Brace yourself, winter is coming.

We here in the Midwest know what a real winter means: a completely new way of driving, parking lots that become ice rinks, and stocking up on plenty of kitty litter-- even if we don't own a cat.

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And don't forget about that lovely Lake Effect snow we get to enjoy here in West Michigan!

Snow that we will spend plenty of time and manpower shoveling or blowing from our sidewalks and driveways. Now, call me crazy, but I actually like shoveling snow! It's a great way to get some fresh air and burn off some excess calories that come hand-in-hand with the holidays.

However, I understand my gratification from shoveling snow is not a widely accepted opinion. In fact, you know who won't be shoveling snow from their sidewalks this winter?

Holland, Michigan.

Were you aware that the heated sidewalks that line the streets of downtown Holland are actually part of the "largest publicly owned, municipal Snowmelt system in North America?"

Genius!

Holland Michigan sidewalk
City of Holland via YouTube
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How Does It Work?

According to the City of Holland the lakeside community first installed the system in 1988. Considering all the Lake Effect snow they get over there I'd say this was a smart investment! Here's how it works:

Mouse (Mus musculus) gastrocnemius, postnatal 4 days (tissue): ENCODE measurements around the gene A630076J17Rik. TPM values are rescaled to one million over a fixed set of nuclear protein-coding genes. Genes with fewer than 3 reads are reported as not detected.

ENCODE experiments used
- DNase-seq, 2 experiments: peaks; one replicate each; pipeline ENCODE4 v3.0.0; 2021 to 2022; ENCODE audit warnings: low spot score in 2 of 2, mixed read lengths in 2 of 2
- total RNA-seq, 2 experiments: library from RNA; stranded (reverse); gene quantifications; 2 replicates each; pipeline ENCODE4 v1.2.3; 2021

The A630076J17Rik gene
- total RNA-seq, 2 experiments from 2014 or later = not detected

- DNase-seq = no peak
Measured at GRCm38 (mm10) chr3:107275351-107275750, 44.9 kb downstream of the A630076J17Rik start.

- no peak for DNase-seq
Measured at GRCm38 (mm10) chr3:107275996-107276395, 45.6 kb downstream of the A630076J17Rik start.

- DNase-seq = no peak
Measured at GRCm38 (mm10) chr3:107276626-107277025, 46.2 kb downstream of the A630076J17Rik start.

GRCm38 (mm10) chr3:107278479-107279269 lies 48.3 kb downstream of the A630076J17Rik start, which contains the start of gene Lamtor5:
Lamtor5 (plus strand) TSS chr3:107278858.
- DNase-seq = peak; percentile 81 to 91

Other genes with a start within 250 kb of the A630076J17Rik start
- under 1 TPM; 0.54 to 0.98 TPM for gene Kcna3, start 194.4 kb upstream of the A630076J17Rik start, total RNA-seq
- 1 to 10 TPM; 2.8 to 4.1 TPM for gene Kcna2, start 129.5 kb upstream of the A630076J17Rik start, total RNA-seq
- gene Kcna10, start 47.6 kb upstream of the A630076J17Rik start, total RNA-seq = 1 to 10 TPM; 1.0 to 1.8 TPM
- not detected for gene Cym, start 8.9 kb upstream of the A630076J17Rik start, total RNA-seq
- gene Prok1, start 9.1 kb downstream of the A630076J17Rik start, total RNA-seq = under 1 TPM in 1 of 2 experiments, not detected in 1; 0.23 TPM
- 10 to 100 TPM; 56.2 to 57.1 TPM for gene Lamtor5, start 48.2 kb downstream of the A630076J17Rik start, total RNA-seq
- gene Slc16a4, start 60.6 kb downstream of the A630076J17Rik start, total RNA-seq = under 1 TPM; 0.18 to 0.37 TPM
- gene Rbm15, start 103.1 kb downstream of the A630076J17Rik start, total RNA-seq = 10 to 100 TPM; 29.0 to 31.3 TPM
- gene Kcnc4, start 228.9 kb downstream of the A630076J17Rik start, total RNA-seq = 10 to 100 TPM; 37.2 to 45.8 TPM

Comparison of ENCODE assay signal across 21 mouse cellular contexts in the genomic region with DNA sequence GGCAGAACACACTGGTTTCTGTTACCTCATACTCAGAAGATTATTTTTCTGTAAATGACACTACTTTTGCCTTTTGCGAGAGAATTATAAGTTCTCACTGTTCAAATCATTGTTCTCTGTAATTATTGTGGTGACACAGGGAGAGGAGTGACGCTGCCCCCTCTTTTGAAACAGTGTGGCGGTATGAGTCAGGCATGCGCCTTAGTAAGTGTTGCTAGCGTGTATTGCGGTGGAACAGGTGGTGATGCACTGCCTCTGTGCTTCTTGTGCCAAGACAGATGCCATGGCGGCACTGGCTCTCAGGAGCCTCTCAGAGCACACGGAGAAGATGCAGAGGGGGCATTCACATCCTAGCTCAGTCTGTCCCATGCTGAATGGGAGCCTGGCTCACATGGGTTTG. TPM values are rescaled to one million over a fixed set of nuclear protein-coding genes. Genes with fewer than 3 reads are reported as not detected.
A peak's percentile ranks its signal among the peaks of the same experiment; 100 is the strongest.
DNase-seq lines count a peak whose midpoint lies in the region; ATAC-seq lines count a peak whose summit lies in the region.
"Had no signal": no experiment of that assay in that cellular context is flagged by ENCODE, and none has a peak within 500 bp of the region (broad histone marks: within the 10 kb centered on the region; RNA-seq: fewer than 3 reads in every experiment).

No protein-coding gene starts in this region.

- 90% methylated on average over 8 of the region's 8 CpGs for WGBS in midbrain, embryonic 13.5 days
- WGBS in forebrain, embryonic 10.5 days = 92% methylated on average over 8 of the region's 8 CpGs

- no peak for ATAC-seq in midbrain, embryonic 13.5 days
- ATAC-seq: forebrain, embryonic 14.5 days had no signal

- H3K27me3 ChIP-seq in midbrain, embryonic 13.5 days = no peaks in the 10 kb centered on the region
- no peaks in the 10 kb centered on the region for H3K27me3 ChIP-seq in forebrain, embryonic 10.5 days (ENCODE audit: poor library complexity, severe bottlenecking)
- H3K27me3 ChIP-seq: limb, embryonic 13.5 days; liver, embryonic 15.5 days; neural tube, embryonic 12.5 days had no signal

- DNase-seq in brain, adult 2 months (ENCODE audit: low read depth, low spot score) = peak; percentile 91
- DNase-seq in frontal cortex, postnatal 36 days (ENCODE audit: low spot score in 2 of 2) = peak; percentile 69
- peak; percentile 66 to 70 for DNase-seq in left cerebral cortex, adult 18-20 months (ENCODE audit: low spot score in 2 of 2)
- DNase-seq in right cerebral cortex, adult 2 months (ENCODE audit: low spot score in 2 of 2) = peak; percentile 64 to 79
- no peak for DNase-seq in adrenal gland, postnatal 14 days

approximately 4,700 gallons of water gets pumped through the system every minute to ensure that our downtown is snow & ice free. Our system is a closed one, with its beginning & end at the Holland Energy Park.  Waste heat is captured from power generation that in turn, provides the hot temperature needed to warm the water that runs through more than 120 miles of piping placed underneath the streets and sidewalks.

At a temperature of 95°F the system can melt one in of snow in one hour. Adds the City,

Snowmelt in Holland make the winters a breeze.  No worries about drudging through the snow or salt lined streets. Enjoy a jog, walk your pup...without worrying about slipping and sliding or getting your feet wet!

Have other states like Illinois, Wisconsin, or Iowa taken advantage of systems like this? Has word reached Minnesota yet? I feel like every Midwest state that experiences harsh winter conditions could learn a lesson from Holland, Michigan.

Winter in Holland, MI

Gallery Credit: City of Holland

Inside the De Zwaan Windmill, Holland

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